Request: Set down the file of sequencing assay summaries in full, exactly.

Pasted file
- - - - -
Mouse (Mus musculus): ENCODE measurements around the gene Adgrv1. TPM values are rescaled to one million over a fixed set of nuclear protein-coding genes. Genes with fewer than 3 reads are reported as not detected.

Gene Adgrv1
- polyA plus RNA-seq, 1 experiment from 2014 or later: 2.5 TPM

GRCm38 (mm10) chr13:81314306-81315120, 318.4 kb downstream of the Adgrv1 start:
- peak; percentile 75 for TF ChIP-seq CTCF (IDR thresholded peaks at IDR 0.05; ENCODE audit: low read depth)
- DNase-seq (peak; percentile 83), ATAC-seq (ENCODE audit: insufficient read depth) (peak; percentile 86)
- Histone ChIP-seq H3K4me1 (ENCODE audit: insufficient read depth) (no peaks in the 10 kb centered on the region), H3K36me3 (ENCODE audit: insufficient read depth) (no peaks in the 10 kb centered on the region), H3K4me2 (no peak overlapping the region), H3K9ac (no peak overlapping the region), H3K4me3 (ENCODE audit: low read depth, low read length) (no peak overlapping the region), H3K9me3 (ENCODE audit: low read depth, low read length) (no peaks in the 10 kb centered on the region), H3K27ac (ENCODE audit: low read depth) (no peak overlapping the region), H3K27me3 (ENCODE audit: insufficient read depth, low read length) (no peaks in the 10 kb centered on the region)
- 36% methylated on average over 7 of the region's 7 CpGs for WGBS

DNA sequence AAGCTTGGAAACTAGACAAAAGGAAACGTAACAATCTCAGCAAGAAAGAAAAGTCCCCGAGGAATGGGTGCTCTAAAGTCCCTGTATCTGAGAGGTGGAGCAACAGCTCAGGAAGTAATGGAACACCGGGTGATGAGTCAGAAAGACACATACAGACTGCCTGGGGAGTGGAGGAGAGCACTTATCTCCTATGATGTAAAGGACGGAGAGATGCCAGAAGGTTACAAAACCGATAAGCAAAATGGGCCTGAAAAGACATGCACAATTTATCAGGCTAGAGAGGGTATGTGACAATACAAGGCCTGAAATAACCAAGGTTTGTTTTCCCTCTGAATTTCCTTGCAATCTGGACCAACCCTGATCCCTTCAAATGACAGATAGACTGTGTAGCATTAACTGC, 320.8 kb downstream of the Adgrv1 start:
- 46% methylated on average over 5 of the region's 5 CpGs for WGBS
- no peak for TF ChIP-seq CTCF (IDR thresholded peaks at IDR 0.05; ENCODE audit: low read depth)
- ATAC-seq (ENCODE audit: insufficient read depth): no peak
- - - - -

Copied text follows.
Mouse (Mus musculus): ENCODE measurements around the gene Adgrv1. TPM values are rescaled to one million over a fixed set of nuclear protein-coding genes. Genes with fewer than 3 reads are reported as not detected.

Gene Adgrv1
- polyA plus RNA-seq, 1 experiment from 2014 or later: 2.5 TPM

GRCm38 (mm10) chr13:81314306-81315120, 318.4 kb downstream of the Adgrv1 start:
- peak; percentile 75 for TF ChIP-seq CTCF (IDR thresholded peaks at IDR 0.05; ENCODE audit: low read depth)
- DNase-seq (peak; percentile 83), ATAC-seq (ENCODE audit: insufficient read depth) (peak; percentile 86)
- Histone ChIP-seq H3K4me1 (ENCODE audit: insufficient read depth) (no peaks in the 10 kb centered on the region), H3K36me3 (ENCODE audit: insufficient read depth) (no peaks in the 10 kb centered on the region), H3K4me2 (no peak overlapping the region), H3K9ac (no peak overlapping the region), H3K4me3 (ENCODE audit: low read depth, low read length) (no peak overlapping the region), H3K9me3 (ENCODE audit: low read depth, low read length) (no peaks in the 10 kb centered on the region), H3K27ac (ENCODE audit: low read depth) (no peak overlapping the region), H3K27me3 (ENCODE audit: insufficient read depth, low read length) (no peaks in the 10 kb centered on the region)
- 36% methylated on average over 7 of the region's 7 CpGs for WGBS

DNA sequence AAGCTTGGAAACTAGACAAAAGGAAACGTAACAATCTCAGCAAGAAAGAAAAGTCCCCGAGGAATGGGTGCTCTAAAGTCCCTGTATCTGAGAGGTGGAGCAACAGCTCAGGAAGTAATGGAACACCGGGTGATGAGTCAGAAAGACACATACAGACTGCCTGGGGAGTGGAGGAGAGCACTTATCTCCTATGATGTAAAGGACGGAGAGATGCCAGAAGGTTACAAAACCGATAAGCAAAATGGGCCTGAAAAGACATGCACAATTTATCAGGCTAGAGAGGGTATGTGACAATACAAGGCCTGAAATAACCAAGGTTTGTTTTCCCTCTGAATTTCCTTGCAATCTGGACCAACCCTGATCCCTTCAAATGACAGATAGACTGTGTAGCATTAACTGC, 320.8 kb downstream of the Adgrv1 start:
- 46% methylated on average over 5 of the region's 5 CpGs for WGBS
- no peak for TF ChIP-seq CTCF (IDR thresholded peaks at IDR 0.05; ENCODE audit: low read depth)
- ATAC-seq (ENCODE audit: insufficient read depth): no peak